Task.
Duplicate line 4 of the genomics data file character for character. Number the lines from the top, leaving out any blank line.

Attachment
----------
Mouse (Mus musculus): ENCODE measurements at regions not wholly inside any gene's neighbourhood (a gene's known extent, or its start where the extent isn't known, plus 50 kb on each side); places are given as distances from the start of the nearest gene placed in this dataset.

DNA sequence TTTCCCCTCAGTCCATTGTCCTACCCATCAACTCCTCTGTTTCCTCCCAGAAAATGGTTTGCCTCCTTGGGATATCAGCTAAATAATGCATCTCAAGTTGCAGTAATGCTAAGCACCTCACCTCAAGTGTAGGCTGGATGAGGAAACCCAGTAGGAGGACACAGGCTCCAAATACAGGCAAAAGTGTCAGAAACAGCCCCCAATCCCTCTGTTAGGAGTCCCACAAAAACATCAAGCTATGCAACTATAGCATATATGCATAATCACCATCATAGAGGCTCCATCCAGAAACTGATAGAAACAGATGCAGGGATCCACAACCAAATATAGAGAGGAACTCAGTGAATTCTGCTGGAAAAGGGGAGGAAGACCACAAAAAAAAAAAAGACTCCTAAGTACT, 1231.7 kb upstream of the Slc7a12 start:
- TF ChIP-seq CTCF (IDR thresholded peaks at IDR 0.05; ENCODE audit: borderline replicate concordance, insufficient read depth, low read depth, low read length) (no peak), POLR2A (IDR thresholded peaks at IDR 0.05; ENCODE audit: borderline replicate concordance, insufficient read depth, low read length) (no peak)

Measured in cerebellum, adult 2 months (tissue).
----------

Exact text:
Measured in cerebellum, adult 2 months (tissue).